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An Overview of Sex Offender Community Notification Practices: Policy Implications and Promising Approaches

November 1997

This document is also available in Adobe Acrobat format which allows the document to be downloaded, viewed, and printed with all of its original formatting and graphics. To view files in this format you must first download a copy of the Adobe Acrobat Reader and follow the instructions for installation.

Introduction

In 1996, Federal legislation mandated that states establish a community notification program or lose ten percent of their federal law enforcement funding under the Byrne Memorial State and Local Law Enforcement Assistance Funding program. As of October 1997, forty-seven states had passed "community notification" laws that require criminal justice agencies to inform local communities that convicted sex offenders are residing in their neighborhoods or allow the public access to this information.

Why have these laws emerged so quickly? What do they promise the American public? How are they being implemented? What have they achieved so far? What else must be done to assure that these laws help improve the reality -- as well as the perception -- of public safety? Can community notification be used as a tool to manage sex offenders in the community? What are the limits to community notification as a tool to manage sex offenders in the community? What civil rights questions are raised by these laws? What resources are available to learn more about community notification? What resources are required to implement community notification?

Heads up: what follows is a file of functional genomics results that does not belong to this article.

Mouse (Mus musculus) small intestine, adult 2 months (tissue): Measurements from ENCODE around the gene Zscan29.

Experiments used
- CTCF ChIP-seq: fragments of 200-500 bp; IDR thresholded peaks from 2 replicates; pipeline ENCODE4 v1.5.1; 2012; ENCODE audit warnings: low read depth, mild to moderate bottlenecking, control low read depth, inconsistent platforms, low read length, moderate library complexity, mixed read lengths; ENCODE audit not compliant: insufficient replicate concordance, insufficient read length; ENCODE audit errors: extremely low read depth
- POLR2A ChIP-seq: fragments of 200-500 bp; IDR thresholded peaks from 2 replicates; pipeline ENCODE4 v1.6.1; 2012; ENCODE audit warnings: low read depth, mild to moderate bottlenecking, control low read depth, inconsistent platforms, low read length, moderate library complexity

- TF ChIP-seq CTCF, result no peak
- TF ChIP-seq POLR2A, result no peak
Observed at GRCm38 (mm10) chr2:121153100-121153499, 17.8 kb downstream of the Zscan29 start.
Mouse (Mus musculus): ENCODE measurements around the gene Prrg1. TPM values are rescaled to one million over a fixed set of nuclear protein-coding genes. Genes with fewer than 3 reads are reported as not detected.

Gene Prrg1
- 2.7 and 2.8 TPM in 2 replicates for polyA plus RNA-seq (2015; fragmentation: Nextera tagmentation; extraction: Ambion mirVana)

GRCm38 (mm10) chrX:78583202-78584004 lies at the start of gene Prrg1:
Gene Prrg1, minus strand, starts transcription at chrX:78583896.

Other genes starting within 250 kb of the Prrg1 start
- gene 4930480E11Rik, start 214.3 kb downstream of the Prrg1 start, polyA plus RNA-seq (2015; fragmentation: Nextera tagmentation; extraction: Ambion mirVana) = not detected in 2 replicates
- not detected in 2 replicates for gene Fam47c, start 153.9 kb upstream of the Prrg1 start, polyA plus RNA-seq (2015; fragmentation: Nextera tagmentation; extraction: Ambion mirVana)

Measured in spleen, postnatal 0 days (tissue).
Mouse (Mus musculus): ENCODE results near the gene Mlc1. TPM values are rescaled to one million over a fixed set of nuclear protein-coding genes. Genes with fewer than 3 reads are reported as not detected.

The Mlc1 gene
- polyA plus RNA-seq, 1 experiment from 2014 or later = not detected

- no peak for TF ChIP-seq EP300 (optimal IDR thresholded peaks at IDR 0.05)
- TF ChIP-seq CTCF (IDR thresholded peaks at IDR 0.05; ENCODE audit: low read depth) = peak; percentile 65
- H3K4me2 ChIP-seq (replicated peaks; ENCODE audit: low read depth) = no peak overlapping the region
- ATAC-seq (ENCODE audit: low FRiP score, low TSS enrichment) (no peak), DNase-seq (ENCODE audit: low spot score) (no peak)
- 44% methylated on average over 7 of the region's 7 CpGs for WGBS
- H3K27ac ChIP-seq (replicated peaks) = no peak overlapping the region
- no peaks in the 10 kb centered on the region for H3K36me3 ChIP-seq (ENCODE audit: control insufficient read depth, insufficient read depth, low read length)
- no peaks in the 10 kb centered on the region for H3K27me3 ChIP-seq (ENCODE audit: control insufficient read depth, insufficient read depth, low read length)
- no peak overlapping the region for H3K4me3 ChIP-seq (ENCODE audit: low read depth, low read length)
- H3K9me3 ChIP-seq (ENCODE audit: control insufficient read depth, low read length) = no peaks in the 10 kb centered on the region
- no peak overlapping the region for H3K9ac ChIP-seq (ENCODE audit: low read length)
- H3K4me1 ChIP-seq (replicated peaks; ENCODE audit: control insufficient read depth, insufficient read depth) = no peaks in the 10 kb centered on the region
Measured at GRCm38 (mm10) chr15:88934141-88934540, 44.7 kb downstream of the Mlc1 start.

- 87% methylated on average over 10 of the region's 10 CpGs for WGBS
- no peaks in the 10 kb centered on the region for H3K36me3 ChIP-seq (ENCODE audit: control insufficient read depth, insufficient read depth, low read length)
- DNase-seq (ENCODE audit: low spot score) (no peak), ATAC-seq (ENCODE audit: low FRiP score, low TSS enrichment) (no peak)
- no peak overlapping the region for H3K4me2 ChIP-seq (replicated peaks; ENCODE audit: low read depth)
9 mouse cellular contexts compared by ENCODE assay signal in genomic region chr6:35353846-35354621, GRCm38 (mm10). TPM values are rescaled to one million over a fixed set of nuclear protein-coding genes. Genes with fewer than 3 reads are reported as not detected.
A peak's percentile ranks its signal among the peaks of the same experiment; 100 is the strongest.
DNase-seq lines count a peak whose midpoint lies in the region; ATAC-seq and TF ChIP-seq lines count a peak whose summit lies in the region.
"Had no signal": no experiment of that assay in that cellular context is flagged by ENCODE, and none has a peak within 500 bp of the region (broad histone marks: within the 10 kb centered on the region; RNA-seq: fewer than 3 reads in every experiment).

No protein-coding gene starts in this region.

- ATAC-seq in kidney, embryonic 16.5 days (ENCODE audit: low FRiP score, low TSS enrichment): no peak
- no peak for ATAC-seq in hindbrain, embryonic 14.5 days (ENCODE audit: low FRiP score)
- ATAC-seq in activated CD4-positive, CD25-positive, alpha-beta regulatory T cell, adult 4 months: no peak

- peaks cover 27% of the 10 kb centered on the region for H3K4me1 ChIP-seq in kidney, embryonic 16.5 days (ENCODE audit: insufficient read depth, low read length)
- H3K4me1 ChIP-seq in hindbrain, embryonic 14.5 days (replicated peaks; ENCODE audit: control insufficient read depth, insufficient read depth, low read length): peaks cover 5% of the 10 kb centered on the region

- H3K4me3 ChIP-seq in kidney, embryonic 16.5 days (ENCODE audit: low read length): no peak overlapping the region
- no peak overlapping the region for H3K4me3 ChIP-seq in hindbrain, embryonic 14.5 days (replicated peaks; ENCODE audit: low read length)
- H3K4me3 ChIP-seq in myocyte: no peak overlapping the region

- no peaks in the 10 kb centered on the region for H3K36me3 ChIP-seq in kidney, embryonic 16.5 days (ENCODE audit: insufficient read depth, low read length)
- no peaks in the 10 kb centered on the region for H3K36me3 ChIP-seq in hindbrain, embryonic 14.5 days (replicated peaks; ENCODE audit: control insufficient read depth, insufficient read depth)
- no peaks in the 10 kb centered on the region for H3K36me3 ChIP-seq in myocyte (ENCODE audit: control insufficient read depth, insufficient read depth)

In this policy and practice brief, the Center for Sex Offender Management offers, in summary form, up-to-date information intended to inform citizens, state and local leaders, and criminal justice professionals about community notification, and to describe community notification procedures that promote sound public policy and practice.

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